The Buzz

Trump spokeswoman blames KC’s Roe for Schweich suicide

Political consultant Jeff Roe (right) in Iowa last month. He’s campaign manager for Ted Cruz’s presidential bid.
Political consultant Jeff Roe (right) in Iowa last month. He’s campaign manager for Ted Cruz’s presidential bid. kmyers@kcstar.com

The Donald Trump campaign, even through one of its few surrogates, does not hold back.

In an on-air interview with Greta Van Susteren on Wednesday night, Trump spokeswoman Katrina Pierson lashed out at a rival campaign and blamed Kansas City political consultant Jeff Roe for the suicide of Tom Schweich.

Schweich fatally shot himself last year. He was the Missouri auditor at the time and in the midst of what looked to be a brutal Republican primary. A radio ad, drafted and aired by Roe’s firm on behalf of GOP candidate Catherine Hanaway, suggested Schweich was a “bug” and likened him to bumbling TV character Barney Fife.

Days later, Schweich killed himself. His friends conceded that he had become increasingly unstable, but many cited the ad as part of what might have prompted the suicide.

That ignited a short-lived discussion in Missouri political circles about whether a more civil tone was needed for electioneering, and criticism of Roe and his long record of aggressive campaign tactics.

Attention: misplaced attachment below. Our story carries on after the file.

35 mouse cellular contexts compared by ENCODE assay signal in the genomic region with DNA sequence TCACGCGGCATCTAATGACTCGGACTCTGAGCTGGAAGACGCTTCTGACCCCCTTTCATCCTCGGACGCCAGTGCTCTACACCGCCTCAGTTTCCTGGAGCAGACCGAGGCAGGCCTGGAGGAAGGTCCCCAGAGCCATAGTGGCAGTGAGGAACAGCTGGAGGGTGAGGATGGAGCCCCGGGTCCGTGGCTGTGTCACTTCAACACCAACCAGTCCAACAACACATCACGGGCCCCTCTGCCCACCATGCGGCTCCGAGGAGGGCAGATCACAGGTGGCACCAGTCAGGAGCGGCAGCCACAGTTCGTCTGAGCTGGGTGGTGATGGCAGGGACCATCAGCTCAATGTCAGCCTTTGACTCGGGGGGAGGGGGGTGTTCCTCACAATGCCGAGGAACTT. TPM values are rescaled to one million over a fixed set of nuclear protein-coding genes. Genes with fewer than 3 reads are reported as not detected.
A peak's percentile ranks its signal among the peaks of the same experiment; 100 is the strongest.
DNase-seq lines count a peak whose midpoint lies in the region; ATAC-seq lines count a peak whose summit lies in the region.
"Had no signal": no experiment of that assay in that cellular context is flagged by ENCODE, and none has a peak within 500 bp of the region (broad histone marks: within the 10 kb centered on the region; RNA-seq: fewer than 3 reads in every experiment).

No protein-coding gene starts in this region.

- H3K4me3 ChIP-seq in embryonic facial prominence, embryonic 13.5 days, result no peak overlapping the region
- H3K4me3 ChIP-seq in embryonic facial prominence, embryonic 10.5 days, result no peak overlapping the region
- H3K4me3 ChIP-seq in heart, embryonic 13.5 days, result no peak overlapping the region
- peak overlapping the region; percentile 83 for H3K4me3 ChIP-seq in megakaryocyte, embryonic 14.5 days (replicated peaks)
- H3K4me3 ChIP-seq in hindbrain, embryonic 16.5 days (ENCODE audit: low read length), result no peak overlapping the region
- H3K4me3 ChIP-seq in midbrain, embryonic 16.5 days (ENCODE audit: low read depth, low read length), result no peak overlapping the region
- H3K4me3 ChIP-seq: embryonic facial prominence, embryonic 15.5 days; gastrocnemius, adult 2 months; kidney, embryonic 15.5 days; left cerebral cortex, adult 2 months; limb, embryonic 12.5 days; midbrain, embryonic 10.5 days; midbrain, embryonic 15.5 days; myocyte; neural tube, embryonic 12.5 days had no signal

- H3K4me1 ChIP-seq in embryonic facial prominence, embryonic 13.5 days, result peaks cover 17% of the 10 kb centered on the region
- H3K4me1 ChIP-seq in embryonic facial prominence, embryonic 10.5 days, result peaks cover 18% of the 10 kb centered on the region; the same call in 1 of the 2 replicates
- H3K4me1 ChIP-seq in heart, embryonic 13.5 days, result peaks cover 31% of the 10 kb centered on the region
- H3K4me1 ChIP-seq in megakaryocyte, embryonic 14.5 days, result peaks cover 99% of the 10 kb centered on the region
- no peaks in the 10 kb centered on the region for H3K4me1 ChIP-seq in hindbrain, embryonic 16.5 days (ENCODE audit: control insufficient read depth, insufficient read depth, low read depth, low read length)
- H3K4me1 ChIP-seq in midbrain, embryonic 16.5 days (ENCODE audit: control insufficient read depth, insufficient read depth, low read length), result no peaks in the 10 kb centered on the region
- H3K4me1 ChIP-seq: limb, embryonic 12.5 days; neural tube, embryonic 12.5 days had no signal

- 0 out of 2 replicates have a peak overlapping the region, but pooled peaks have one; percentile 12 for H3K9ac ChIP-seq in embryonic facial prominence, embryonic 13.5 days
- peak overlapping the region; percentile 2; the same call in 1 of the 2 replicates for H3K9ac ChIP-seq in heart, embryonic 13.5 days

Roe’s stature, however, has only risen since. As manager of Ted Cruz’s presidential campaign, he saw his client score a surprise win in the Iowa caucuses and become one of the chief rivals to frontrunner Trump. Cruz even topped him in one poll this week.

Pierson appeared on Van Susteren’s “On The Record” show Wednesday, where she charged that a Cruz ad lied by implying, for instance, that Trump still supports abortion rights. Trump did in the past, but says he’s strongly anti-abortion now.

To buttress her point that Cruz is playing dirty, Pierson raised Roe’s role in the Texan’s campaign as evidence of underhanded politics.

“The campaign manager for Sen. Cruz has actually caused a candidate in Missouri to commit suicide over attack ads,” she said.

“Wait a minute. Whoa,” the host said. “Can we dial back on that for a minute on that one?”

“In the state of Missouri,” Pierson continued, “a lieutenant (sic) governor candidate committed suicide behind some of the attack ads. ... You shouldn’t have to deal with these smears.”

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